IE 11 is not supported. For an optimal experience visit our site on another browser.

For Clinton, millions in debt and few options

is confronting still another challenge: whittling down what is believed to be the largest presidential campaign debt in history.
/ Source: The New York Times

With her campaign now officially suspended, Senator is confronting still another challenge: whittling down what is believed to be the largest presidential campaign debt in history.

Besides the $11.4 million of her own money that Mrs. Clinton lent her campaign, she had about $9.5 million in unpaid bills to vendors at the end of April, according to her most recent filing with the .

It is unclear how much debt she will ultimately report, because the campaign is still adding up the figures for May, which it must file to the commission by June 20. But Mo Elleithee, a campaign spokesman, said, “We don’t expect the debt number to look significantly different than it did on our last report.”

Other, far more affluent candidates have poured more of their own money into their presidential bids, like , who spent more than $44 million in an unsuccessful run for the Republican nomination this year. His money was technically classified by his campaign as a loan, but it was clear from the beginning that he was simply self-financing a large part of his campaign.

What makes Mrs. Clinton’s situation unusual is the combination of unpaid bills and her own personal loan. Records show that other unsuccessful candidates owed less than half to their vendors than what she owes to businesses. “It’s unprecedented,” said Jan Baran, a campaign finance lawyer with Wiley Rein.

Former Mayor of New York, for instance, ended his campaign for the Republican nomination also owing numerous vendors, but his total debt was $3.6 million, including $500,000 he lent the race.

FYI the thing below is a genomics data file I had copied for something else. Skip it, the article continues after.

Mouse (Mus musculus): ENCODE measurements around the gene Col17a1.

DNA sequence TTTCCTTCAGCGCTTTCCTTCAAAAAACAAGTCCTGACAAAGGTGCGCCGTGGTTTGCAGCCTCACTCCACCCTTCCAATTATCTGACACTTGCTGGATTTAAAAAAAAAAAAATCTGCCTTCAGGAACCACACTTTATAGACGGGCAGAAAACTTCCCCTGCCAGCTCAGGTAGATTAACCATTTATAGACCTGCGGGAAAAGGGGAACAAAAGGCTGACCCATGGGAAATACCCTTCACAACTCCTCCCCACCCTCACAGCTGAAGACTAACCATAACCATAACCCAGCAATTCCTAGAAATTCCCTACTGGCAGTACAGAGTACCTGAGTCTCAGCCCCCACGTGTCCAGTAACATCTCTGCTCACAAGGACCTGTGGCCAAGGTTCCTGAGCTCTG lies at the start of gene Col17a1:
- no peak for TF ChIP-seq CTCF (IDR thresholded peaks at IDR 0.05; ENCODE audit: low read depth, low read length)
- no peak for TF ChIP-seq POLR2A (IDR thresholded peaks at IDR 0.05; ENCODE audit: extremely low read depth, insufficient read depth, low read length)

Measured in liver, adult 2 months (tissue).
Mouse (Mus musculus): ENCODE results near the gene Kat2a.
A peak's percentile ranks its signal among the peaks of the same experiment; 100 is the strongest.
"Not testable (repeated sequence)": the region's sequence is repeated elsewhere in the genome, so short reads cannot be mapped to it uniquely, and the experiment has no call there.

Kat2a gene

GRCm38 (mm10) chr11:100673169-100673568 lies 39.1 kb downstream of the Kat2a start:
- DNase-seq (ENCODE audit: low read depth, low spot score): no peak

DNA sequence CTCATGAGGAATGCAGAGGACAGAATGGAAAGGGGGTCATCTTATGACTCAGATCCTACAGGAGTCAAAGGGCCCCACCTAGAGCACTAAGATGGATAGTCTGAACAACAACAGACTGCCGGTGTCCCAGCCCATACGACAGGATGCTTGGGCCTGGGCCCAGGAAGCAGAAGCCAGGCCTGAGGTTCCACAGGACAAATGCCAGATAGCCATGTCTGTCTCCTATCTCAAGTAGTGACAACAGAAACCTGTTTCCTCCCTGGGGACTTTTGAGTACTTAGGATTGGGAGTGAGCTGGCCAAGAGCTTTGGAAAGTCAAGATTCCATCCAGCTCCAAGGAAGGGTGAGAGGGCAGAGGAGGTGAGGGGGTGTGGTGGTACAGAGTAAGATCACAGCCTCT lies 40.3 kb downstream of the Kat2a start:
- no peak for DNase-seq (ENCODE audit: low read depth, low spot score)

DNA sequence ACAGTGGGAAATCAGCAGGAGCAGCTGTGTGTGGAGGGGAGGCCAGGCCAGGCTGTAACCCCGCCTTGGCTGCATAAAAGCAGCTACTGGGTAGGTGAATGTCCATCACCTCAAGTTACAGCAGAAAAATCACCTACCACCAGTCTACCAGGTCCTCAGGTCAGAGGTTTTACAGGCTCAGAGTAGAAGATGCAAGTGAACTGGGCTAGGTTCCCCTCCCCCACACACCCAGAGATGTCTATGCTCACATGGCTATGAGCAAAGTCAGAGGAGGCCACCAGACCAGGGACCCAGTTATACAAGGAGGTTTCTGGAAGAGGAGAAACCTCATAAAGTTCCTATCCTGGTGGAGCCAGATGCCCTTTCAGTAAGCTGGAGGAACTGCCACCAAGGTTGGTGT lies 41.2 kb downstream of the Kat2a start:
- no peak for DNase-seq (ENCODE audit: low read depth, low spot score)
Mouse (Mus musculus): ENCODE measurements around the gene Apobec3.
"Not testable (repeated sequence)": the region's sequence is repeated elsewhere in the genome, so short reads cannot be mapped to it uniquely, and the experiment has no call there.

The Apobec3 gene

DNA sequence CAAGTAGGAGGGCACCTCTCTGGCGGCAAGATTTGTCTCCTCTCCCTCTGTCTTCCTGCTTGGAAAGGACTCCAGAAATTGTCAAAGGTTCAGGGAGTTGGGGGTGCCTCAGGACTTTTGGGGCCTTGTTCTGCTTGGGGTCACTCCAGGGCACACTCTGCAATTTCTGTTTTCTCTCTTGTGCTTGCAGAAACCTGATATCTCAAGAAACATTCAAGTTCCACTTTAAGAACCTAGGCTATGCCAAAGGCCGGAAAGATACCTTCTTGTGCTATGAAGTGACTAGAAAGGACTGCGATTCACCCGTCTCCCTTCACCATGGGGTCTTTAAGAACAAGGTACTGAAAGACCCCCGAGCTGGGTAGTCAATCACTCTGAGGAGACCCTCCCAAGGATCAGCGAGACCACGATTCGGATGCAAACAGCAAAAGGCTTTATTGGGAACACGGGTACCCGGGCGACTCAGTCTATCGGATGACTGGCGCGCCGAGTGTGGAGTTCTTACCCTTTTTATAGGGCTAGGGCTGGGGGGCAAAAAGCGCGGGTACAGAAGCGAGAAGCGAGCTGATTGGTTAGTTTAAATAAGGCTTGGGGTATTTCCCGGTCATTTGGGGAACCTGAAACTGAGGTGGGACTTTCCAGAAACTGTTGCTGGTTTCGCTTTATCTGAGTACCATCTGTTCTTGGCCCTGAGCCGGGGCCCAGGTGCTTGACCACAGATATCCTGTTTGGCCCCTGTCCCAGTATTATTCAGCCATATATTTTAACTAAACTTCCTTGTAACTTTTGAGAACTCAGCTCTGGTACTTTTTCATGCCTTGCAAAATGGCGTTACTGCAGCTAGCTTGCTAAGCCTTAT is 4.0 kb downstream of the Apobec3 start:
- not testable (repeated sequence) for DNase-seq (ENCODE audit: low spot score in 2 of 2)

And in one of the more memorable cases of debt, former Senator of Ohio ended his 1984 Democratic presidential bid with nearly $3 million in debt. He struggled for more than 20 years to pay it off until the Federal Election Commission issued him a reprieve.

Mrs. Clinton’s options for retiring her debt are limited. On the positive side, she has raised about $1 million online and by mail since polls closed in Montana and South Dakota last Tuesday to end the primary season, her campaign said. The continued flow of donations, even after Senator had crossed the threshold of delegates he needed to claim the nomination, may indicate that some of Mrs. Clinton’s supporters may be devoted enough to pitch in to help with her debt.

Seeking Obama's help
Otherwise, the most discussed option is for Mr. Obama, now the presumed nominee, to encourage his fund-raising team to help her with a series of joint events.

Campaign finance laws prohibit Mr. Obama from simply transferring money from his war chest to Mrs. Clinton’s campaign. But Mr. Obama’s fund-raisers could ask their donors to give to Mrs. Clinton.

David Plouffe, the Obama campaign manager, will meet with some top Clinton fund-raisers on Thursday in New York, according to the Web site Talking Points Memo and confirmed by a Clinton fund-raiser.